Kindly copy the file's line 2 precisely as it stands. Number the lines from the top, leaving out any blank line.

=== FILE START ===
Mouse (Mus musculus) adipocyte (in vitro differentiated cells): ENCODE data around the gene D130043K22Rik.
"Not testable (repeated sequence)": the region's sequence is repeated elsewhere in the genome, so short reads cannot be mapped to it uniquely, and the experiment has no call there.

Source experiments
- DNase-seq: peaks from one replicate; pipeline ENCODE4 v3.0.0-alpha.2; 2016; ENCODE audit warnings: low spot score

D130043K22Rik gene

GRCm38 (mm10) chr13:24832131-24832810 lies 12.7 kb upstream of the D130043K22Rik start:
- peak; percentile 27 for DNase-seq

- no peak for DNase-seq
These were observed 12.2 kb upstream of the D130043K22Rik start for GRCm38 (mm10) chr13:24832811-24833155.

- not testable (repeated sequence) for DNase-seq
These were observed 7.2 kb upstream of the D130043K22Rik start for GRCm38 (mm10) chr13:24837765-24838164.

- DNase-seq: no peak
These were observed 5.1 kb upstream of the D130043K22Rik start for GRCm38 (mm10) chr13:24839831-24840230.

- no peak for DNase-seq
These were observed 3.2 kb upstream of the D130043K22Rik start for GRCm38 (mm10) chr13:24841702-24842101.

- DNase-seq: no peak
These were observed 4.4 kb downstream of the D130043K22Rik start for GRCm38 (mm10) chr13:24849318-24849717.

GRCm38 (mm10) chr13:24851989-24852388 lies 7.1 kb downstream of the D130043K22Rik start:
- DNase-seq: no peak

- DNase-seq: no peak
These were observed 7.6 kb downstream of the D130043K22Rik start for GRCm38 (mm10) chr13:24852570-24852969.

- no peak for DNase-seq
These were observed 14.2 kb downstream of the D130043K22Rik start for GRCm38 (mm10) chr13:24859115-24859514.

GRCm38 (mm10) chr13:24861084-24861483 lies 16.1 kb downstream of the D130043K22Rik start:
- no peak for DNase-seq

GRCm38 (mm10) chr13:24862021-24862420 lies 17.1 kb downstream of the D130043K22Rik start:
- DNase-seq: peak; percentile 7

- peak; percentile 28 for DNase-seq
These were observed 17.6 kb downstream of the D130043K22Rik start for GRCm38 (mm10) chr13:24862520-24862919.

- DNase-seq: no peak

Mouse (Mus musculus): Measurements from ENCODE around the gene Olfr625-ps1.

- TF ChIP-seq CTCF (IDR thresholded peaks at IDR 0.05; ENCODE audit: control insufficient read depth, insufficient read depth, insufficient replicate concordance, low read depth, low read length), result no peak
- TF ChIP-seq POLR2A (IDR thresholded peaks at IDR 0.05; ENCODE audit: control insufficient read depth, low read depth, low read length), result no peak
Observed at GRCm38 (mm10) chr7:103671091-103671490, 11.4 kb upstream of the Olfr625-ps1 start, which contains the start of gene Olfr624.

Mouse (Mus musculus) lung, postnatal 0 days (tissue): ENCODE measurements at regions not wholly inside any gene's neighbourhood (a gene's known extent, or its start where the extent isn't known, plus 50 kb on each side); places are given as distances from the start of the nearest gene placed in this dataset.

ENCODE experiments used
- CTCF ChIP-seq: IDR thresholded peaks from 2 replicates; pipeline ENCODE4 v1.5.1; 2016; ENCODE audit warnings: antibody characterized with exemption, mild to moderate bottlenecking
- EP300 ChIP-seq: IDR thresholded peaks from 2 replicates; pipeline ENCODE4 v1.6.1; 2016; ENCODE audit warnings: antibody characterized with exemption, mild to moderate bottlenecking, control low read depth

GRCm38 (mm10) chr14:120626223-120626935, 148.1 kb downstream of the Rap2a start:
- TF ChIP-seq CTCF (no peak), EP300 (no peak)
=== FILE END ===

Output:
"Not testable (repeated sequence)": the region's sequence is repeated elsewhere in the genome, so short reads cannot be mapped to it uniquely, and the experiment has no call there.